An Agenda for Naloxone Distribution Research and Practice: Meeting Report of the Surviving Opioid Overdose with Naloxone (SOON) International Working GroupAaron M Orkin1,2,3*, Katherine Bingham1,4, Michelle Klaiman5, Pamela Leece1, Jason E Buick2 Fiona Kouyoumdjian6, Laurie J Morrison2,3,5 and Howard Hu1
- Corresponding Author:
- Aaron Orkin
Dalla Lana School of Public Health
University of Toronto
155 College St
Toronto ON, M5T 1P8, Canada
Email: [email protected]
Received date: February 11, 2015; Accepted date: March 11, 2015; Published date: March 20, 2015
Citation: Orkin AM, Bingham K, Klaiman M, Leece P, Buick JE, et al. (2015) An Agenda for Naloxone Distribution Research and Practice: Meeting Report of the Surviving Opioid Overdose with Naloxone (SOON) International Working Group. J Addict Res Ther 6:212. doi:10.4172/2155-6105.1000212
Copyright: © 2015 Orkin AM, et al. This is an open-access article distributed under the terms of the Creative Commons Attribution License, which permits unrestricted use, distribution, and reproduction in any medium, provided the original author and source are credited.
Opioid-related mortality is a serious and growing issue in North America. Naloxone distribution and basic life support training for people at risk of overdose is a promising opportunity to improve access to potentially lifesaving bystander interventions and essential healthcare. We convened a unique international working group of experts in public health, resuscitation science, and health research methodology, along with clinical, community, policy, industry stakeholders and members of the lay public to explore and address key challenges and opportunities for rigorous research on this intervention.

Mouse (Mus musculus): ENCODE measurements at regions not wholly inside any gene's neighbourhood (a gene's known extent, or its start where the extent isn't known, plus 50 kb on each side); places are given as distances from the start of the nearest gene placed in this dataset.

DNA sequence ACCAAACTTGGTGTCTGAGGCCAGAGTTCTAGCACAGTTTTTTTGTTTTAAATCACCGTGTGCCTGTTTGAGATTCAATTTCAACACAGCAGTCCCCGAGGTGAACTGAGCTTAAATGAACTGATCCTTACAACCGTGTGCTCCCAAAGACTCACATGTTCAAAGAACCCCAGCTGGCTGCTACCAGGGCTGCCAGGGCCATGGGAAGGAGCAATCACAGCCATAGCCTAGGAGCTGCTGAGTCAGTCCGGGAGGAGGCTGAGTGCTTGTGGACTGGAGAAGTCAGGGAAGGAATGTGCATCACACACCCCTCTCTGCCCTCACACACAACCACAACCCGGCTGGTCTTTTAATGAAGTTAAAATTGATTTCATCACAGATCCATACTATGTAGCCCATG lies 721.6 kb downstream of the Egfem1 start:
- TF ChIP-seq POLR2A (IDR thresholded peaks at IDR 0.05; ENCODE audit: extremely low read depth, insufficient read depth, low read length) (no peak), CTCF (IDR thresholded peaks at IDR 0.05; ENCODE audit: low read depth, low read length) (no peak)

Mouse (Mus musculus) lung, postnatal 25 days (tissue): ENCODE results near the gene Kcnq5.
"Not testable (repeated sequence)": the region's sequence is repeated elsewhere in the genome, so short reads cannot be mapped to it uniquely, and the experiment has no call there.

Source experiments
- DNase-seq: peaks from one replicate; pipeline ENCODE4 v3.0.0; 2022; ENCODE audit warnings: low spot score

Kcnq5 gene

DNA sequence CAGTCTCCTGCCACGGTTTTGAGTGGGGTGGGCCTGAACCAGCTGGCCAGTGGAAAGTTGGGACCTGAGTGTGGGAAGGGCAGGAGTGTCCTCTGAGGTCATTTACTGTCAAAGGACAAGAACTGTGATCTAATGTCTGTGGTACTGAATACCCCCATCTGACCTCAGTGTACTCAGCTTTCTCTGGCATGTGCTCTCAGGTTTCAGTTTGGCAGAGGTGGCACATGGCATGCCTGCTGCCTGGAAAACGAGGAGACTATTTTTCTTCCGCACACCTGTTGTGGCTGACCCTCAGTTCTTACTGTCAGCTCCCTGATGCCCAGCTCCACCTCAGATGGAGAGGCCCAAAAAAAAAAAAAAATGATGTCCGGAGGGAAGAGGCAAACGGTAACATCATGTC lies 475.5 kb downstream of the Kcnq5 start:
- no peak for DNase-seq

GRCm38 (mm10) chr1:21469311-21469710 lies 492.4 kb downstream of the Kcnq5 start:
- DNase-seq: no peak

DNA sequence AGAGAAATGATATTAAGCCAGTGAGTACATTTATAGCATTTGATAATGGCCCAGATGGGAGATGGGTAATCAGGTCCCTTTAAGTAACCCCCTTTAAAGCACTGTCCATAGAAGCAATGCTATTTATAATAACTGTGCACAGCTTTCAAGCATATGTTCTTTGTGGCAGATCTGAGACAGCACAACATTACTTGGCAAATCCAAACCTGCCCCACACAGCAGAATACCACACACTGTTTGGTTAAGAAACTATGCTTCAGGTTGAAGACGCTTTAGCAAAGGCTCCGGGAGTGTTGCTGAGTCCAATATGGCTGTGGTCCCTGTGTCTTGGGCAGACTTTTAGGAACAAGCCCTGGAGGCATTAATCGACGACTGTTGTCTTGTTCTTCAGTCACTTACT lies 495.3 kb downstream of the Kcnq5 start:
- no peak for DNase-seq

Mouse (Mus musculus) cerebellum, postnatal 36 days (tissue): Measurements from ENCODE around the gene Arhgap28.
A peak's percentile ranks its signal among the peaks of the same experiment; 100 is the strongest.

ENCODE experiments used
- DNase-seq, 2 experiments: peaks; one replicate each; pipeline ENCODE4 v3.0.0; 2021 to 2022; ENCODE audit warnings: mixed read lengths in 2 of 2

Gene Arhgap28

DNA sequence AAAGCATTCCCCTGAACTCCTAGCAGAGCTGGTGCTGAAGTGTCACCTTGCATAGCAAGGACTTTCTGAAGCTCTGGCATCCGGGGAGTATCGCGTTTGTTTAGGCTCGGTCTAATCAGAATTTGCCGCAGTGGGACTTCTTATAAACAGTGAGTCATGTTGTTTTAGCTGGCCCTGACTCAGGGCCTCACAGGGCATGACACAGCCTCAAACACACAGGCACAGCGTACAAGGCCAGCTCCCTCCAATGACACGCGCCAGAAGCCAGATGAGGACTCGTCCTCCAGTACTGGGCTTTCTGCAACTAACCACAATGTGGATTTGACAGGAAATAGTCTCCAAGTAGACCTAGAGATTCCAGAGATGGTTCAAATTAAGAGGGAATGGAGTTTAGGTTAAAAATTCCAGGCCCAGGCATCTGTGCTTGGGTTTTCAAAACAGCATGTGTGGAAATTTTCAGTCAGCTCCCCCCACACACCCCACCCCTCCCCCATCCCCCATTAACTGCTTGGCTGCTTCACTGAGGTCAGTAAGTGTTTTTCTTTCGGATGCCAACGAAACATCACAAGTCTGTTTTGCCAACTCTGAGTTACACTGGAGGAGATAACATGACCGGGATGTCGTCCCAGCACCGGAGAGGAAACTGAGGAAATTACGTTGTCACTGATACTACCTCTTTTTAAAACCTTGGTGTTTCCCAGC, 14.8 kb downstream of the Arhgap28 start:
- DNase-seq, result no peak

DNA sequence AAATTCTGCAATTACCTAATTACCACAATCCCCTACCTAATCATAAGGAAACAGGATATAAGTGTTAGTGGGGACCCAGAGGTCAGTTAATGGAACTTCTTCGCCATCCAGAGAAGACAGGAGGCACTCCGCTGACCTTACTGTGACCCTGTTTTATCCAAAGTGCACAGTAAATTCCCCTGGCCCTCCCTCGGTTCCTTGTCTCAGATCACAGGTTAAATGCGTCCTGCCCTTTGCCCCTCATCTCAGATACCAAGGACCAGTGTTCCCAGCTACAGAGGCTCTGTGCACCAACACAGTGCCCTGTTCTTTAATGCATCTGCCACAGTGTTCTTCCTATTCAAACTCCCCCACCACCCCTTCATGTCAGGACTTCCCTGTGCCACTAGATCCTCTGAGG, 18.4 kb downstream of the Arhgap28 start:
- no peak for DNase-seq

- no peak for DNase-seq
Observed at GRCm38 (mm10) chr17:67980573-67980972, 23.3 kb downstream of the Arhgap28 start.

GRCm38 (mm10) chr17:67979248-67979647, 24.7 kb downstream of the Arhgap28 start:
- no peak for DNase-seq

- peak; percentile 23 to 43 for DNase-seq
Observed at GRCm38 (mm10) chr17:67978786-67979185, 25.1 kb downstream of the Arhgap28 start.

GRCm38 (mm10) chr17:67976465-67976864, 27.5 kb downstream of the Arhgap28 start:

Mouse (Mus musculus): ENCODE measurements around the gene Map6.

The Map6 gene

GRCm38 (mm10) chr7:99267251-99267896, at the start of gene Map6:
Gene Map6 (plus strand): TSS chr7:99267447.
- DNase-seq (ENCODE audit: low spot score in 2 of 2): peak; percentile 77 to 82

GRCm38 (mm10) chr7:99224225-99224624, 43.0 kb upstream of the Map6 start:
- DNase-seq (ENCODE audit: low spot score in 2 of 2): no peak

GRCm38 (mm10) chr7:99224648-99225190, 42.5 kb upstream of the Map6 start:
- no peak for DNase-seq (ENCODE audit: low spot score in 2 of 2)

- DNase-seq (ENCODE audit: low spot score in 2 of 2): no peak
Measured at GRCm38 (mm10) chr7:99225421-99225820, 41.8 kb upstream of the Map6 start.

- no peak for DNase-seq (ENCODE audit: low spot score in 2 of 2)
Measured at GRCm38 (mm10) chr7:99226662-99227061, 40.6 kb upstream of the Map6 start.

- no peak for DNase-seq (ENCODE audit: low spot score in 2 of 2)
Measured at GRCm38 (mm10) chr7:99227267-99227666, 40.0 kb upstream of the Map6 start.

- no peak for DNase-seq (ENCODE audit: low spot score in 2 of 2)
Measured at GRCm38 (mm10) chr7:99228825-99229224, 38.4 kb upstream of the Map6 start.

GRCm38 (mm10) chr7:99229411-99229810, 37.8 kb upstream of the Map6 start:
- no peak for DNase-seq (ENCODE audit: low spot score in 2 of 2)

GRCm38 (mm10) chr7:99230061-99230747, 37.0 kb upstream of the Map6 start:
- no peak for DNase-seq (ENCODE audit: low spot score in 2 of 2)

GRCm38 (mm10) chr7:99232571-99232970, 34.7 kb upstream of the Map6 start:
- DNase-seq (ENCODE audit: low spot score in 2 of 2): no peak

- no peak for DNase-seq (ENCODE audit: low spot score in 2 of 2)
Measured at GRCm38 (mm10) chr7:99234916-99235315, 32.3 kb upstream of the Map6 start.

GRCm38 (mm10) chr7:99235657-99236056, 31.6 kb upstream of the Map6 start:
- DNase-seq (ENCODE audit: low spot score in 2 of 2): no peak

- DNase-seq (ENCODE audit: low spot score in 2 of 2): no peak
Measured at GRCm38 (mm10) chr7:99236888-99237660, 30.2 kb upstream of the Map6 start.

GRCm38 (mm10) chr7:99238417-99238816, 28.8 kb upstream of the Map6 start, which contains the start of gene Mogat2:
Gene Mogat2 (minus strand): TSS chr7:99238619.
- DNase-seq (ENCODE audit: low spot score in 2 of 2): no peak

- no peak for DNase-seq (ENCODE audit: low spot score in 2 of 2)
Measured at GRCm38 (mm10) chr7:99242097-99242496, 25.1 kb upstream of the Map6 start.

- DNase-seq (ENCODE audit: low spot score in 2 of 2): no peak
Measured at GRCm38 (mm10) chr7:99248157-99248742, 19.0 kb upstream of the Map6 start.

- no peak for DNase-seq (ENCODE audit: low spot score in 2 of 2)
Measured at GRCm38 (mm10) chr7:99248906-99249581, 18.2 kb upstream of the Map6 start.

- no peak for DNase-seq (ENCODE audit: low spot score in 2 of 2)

The findings from the Surviving Opioid Overdose with Naloxone (SOON) International Working Group explored potential research opportunities and identified barriers in four priority areas: research methods, resuscitation guidelines, naloxone delivery device development, and knowledge translation. This novel collaborative effort:
• Identified key steps and challenges for developing an appropriate, feasible and rigorous pragmatic trial of naloxone distribution in various clinical settings;
• Identified emerging naloxone delivery devices and technologies, and described how these devices may alter standards of care for overdose prevention research and practice
• Engaged resuscitation experts in the development of bystander resuscitation protocols for opioid-associated resuscitative emergencies; and,
• Identified strategies to overcome knowledge translation barriers for patients and providers, as well as characteristics for effective educational tools and program implementation.
The SOON collaboration aims to advance the investigation, implementation, and practice of overdose education and naloxone distribution. Through diverse collaborations, we can use best science to improve practice for individuals at risk of opioid overdose.